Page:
In light of Cantwell being in that video, I imagine the people who agree that libertarians should sign that pledge will be thinking, “See? Even if you and your close buddies don’t personally endorse those views, it’s problematic that for some reason, it attracts a certain type.”

I am pushing back against that argument right now; that is the sole purpose of me bringing this up. First of all, Cantwell rejected libertarianism precisely because it did not allow for enough violence, in his book. He literally wrote a blog post criticizing Rothbard’s writings on proportionality. So that’s very good for the integrity of the libertarian movement; its principles–enunciated by Rothbard–eject someone who likes violence.

Second, one of the people who signed that pledge has literally endorsed the legitimacy of mass murder of rich people on Twitter. This is well known in libertarian circles; it’s not like I follow the guy’s Twitter account. This guy also subscribes to the labor theory of value and is definitely a leftist as opposed to a right-wing libertarian.

So, does anyone think we need to stop and set up a pledge, showing that as libertarians we reject mass murder and are familiar with all of the communist purges of property owners in the 20th century? No, nobody thinks we need to do that. I have no idea if that guy’s tweet was just a bad joke or what, but nobody is accusing the people around him of wink-winking at left-wing radicals who smash property and kill capitalists.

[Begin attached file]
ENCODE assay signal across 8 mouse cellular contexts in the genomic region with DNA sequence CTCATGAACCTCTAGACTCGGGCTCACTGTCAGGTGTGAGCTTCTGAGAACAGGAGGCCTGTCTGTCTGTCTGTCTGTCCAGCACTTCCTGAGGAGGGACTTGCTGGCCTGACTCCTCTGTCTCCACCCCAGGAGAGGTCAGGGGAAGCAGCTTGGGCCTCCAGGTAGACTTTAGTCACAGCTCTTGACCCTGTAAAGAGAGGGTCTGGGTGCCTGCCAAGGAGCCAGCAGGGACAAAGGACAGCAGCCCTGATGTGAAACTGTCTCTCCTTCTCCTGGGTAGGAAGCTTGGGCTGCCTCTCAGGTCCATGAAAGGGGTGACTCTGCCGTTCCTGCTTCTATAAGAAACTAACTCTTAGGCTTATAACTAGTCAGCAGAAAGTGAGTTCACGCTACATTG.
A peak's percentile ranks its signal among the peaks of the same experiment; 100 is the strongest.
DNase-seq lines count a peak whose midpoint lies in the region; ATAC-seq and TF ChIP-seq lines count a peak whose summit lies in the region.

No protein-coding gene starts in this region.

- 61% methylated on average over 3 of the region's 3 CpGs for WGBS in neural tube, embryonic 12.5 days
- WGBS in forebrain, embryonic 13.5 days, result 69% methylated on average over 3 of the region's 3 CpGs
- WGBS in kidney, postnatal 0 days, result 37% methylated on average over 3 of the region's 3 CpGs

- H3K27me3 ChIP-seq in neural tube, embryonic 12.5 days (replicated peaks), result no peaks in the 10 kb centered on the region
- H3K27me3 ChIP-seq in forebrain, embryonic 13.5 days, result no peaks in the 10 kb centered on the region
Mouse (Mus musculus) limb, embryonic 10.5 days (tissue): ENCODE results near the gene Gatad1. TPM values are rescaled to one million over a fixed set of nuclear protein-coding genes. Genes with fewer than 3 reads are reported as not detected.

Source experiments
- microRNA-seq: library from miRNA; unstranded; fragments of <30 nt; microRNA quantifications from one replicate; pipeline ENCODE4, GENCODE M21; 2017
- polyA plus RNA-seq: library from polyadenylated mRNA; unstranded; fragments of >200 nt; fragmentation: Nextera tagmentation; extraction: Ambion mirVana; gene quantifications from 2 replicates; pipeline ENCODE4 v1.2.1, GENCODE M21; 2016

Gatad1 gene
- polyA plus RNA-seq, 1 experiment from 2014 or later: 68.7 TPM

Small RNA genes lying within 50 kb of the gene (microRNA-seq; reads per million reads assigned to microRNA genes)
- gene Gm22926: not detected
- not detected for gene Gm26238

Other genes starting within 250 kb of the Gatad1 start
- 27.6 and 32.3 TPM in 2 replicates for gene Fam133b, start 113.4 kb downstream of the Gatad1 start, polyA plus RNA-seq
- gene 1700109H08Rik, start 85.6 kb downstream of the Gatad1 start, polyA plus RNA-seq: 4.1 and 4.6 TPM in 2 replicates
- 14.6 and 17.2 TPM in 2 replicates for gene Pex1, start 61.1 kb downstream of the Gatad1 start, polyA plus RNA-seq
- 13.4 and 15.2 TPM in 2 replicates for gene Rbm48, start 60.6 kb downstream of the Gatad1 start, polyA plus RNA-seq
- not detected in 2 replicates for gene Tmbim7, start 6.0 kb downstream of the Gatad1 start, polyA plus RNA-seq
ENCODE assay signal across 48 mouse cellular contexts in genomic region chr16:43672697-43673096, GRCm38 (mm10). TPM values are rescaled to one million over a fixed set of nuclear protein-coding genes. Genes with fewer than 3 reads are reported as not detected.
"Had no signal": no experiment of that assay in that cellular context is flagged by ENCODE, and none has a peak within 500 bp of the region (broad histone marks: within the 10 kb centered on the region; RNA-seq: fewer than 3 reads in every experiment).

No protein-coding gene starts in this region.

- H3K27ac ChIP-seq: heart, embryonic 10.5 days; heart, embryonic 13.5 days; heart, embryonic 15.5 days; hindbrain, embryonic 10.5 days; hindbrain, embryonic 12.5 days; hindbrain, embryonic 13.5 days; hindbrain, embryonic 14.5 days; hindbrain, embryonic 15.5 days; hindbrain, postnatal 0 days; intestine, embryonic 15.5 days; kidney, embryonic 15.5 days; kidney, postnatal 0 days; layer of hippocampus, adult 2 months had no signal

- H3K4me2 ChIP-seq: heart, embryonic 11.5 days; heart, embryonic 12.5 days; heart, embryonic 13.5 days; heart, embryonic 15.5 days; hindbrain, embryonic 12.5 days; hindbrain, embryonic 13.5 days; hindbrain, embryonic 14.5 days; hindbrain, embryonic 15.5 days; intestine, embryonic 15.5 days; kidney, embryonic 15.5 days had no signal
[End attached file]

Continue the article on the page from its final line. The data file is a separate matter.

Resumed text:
So yes, the HBO video was truly shocking to me and I am reflecting on whether my reactions to all the chaos is still correct. Yet I don’t think there is any real danger of white supremacists gaining power anytime soon; these people are all being ridiculed, fired, and threatened with violence to the applause of the entire world. (Ask yourself: Five years from now, one college professor tells his class, “Sure Stalin killed millions, but he did some good things too,” and another college professor says, “Sure Hitler killed millions, but he did some good things too.” Which one gets fired? Do you seriously think there is any doubt on that question?) Even so, a week ago I would not have predicted what I saw on that HBO video, so I am reflecting on my overall assessment of the situation.

What I am quite certain of is that the work I’ve been doing, and that of my closest colleagues, is conducive to human liberty and peace, and that none of us is at all trying to make the type of people in that video feel welcome. If I haven’t engaged in public denunciations on social media, it’s because I think that is counterproductive. The people featured in that episode all grew up in this country learning that our society thinks Hitler is literally the worst person who ever lived. (Seriously: When you do a philosophical thought experiment in the US, you say, “If you had a time machine and could kill baby Hitler…”) It’s not that these people didn’t get the memo, and were simply misinformed on this point. For whatever reason, they have decided to go down a path where they are utter social pariahs. I truly do not think public denunciations of Nazi Germany are what will help the country right now.

In contrast, I think people saying, “Initiating violence is always wrong, even if it’s against people espousing hateful ideas” are doing a great service, at risk of being denounced themselves. They are the truly courageous ones right now, in my book.